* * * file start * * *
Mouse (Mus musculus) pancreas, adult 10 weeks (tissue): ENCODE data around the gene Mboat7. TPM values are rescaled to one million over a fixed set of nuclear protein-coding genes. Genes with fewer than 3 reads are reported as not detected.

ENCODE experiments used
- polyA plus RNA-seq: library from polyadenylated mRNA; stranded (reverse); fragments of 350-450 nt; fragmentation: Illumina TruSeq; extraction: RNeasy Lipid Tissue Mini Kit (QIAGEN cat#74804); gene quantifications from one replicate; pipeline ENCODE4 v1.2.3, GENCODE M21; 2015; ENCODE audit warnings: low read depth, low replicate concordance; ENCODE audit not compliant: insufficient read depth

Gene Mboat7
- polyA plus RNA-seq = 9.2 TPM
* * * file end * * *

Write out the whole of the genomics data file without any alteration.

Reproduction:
Mouse (Mus musculus) pancreas, adult 10 weeks (tissue): ENCODE data around the gene Mboat7. TPM values are rescaled to one million over a fixed set of nuclear protein-coding genes. Genes with fewer than 3 reads are reported as not detected.

ENCODE experiments used
- polyA plus RNA-seq: library from polyadenylated mRNA; stranded (reverse); fragments of 350-450 nt; fragmentation: Illumina TruSeq; extraction: RNeasy Lipid Tissue Mini Kit (QIAGEN cat#74804); gene quantifications from one replicate; pipeline ENCODE4 v1.2.3, GENCODE M21; 2015; ENCODE audit warnings: low read depth, low replicate concordance; ENCODE audit not compliant: insufficient read depth

Gene Mboat7
- polyA plus RNA-seq = 9.2 TPM